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Showing posts from February, 2012

Let’s Build the Houses – Quick!

by Cathy Davis & Alan Wigfield

Some 4.5 million people are waiting for good quality, permanent council and housing association homes. In response to equally devastating shortages in 1945, Attlee's newly elected Labour Government prioritised council house-building, built to a high standard. We draw inspiration from this experience, and argue that a future government needs to emulate this achievement, prioritise high standard housing and 'build the houses – quick!'

This timely pamphlet develops the argument advanced in the authors' socialist critique of New Labour’s record, Housing: Did it have to be like this? (published in 2010), by taking account of developments under the Coalition Government and making proposals for a fundamental change of direction. For 15 years, privatisation has dominated discussion about the future of housing in the UK. This series of pamphlets will get people re-thinking priorities and planning alternatives. Let’s build the houses – quick! is …

Report from Hawaii - Darkness in Paradise

Dave Webb, Chair of CND, sent this eyewitness report on the increasing militarisation of Hawaii.

Been here a couple of days now – it’s an amazing place. A range of volcanic islands and a holiday paradise that is also one of the many military oppressed islands in the Pacific Region. The political and military importance of this region is not escaping the islanders. President Obama’s moves to escalate the US military presence here is threatening even further the lives and livelihoods of the people. It is unlikely that holidaymakers will be aware of the history of the Islands and the past and present domination of the US military industrial complex there – which exercises a cynical and arrogant display of power.

We are staying on Oahu, one of the Hawaii chain and the Island that includes Honolulu and Pearl Harbour and yesterday we had a 10-hour tour (known as the De-Tour) of the militarization of Oahu. Kyle Kajihiro, former director of the American Friends Services Committee peace program,…

Framing Ideas - Lord Byron

The new issue of The Spokesman includes Lord Byron's scintillating speech in defence of Nottinghamshire's followers of Ned Ludd, made 200 years ago.

George Gordon Byron, the 6th Baron Byron, was the ‘examplar’ of the aristocratic rebel, according to Bertrand Russell. At ten years old, after living modestly in Aberdeen, he suddenly found himself a Lord and the owner of Newstead Abbey, the Byrons’ ancestral home in Nottinghamshire. From there, he was to make a powerful impact on the wider world, which resonates to this day. In Greece on the 29 February, 2012 the Byron League is organising an international meeting to mark the 200th anniversary of the good Lord’s maiden speech against the Framework Bill and in favour of social justice. The Spokesman will be there.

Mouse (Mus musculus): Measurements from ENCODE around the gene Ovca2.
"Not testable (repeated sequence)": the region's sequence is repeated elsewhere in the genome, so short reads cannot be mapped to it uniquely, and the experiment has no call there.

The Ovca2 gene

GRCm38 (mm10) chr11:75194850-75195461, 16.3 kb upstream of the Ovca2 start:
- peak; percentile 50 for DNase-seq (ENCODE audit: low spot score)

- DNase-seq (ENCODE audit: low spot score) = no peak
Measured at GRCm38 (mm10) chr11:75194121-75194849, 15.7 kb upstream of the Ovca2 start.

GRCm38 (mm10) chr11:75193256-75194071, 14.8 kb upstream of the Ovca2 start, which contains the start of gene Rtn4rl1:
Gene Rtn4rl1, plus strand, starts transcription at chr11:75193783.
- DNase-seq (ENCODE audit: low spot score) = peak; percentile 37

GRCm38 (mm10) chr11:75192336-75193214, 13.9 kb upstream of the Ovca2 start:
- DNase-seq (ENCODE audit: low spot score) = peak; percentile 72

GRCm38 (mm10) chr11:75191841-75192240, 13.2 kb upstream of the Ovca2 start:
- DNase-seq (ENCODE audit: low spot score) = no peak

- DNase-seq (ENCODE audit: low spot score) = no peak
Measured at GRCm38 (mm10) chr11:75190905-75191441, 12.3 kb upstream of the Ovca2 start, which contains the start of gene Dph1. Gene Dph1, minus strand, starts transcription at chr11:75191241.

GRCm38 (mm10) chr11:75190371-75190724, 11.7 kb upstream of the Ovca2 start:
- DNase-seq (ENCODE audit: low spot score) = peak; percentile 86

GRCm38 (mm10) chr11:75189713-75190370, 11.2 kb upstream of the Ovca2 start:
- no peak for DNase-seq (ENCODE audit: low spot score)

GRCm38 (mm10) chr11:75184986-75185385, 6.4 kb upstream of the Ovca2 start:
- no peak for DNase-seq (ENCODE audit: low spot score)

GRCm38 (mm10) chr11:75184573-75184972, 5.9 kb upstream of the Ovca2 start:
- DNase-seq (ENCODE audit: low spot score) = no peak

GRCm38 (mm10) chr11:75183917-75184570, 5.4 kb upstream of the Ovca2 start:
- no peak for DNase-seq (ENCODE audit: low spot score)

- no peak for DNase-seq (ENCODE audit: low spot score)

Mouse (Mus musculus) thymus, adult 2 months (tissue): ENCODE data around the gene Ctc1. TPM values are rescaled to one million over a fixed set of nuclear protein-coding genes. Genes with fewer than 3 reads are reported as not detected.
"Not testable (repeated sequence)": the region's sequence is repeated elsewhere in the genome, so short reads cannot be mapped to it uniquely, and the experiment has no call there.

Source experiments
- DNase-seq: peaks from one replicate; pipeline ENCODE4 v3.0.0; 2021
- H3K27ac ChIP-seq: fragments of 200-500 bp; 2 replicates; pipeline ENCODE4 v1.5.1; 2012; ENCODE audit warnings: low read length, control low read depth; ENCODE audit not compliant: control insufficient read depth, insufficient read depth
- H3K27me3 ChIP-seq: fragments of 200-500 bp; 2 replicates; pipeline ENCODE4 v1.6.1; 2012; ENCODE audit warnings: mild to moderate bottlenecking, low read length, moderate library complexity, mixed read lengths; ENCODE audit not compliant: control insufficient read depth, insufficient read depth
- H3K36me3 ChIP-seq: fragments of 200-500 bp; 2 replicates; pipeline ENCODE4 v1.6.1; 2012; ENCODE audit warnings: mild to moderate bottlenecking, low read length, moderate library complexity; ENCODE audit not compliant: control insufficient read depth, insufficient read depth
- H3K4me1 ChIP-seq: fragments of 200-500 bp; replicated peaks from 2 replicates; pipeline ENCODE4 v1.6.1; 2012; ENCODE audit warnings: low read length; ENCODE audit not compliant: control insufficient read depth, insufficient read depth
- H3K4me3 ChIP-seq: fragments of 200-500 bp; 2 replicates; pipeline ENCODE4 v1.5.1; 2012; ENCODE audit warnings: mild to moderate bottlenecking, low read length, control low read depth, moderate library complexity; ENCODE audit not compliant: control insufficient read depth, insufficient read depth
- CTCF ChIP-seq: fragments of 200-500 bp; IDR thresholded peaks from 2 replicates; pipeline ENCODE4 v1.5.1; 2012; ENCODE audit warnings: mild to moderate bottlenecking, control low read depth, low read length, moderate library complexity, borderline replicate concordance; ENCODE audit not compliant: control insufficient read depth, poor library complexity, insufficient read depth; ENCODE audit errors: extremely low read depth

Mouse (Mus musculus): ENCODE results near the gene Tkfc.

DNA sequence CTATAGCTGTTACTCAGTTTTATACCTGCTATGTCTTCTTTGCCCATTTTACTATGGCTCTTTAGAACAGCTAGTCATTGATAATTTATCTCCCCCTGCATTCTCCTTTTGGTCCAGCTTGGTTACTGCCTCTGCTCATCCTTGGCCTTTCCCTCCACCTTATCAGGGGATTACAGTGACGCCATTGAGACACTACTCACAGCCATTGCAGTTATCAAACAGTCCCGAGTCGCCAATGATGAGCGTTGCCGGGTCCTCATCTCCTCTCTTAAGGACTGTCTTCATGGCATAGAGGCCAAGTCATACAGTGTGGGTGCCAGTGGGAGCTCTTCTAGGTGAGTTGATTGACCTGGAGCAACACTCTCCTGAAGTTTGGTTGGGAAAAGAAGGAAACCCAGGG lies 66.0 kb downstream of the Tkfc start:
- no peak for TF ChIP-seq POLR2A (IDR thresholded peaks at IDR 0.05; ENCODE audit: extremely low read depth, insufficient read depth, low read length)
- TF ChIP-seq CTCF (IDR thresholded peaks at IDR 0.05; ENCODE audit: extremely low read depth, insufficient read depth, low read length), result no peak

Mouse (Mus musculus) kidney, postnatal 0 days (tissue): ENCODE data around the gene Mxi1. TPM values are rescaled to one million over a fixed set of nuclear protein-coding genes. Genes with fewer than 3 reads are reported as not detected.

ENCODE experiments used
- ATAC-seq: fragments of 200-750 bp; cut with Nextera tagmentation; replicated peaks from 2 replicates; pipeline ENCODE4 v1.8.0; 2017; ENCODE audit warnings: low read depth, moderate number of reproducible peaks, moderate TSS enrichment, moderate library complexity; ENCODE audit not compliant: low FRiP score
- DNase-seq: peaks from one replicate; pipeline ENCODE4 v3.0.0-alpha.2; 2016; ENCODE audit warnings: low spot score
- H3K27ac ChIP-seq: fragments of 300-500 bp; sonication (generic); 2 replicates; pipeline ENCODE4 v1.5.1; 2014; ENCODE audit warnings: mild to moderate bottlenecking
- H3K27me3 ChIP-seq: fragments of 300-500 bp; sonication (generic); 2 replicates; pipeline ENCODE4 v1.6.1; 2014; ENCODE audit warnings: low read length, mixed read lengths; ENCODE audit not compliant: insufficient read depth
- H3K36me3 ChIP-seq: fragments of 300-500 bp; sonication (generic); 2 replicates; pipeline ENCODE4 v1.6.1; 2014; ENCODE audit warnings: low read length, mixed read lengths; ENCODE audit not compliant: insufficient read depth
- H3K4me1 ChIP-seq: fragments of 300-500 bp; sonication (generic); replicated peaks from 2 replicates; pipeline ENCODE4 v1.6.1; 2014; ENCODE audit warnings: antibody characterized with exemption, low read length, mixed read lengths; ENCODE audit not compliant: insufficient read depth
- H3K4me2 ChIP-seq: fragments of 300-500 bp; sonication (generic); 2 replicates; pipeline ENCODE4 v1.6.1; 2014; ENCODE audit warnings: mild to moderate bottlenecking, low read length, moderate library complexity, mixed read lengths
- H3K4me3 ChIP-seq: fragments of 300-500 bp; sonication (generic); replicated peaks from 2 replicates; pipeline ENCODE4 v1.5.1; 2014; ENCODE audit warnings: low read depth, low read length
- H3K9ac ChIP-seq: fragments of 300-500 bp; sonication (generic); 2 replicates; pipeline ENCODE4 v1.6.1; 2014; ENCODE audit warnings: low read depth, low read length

In 1812, a popular uprising swept across parts of the Midlands and North of England. The development of new machines for textile production was causing widespread distress. Independent manufacturers were being squeezed out…

The Right to Useful Work

In her article for the Guardian, Green jobs: a utopia we nearly had, Green jobs: a utopia we nearly had, Anna Karpf revisits workers' plans for their enterprises to produce socially useful goods, which unleashed much creative energy during the 1970s and continue to resonate to this day.

"Four decades ago, a green way out of recession was proposed. Lucas Aerospace, a major designer and manufacturer of combat aircraft and missile systems, planned to close a number of factories and make 20% of its 18,000-strong workforce redundant. The shop stewards combine committee, representing the 13 different trades unions in the company, decided to draw up "an alternative corporate plan for socially useful and environmentally desirable production". It sent out a questionnaire to the company's 17 plants, as well as outside experts, asking for an inventory of skills and machinery that already existed, and ideas about what they should make.

The company's workers – both blue an…

Pivot Toward Asia-Pacific

Youngsil Kang from Gangjeong village on Jeju Island joined me at Bath Iron Works yesterday as workers streamed out of the shipyard at 3:30 pm. Youngsil is traveling around the U.S. for two months and did a talk in New York City last week. We were lucky to have her visit Bath yesterday. Two local newspapers covered her visit - one of the stories will appear in the paper today and the other next Thursday.

It was a surprise for the workers to see the Korean banner Youngsil held (No Navy Base) but of course they did not know what it said. I called out to them as they passed by telling them she was from South Korea and that she came from a place where the Aegis destroyers they build will be ported.

Usually on such a day I've had at least a dozen workers take my flyers but yesterday, with three cameramen snapping photos, only two took Youngsil's letter. (One of those taking photos was BIW worker Peter Woodruff who shares a weekly radio show with me on WBOR at Bowdoin College. Youngsil…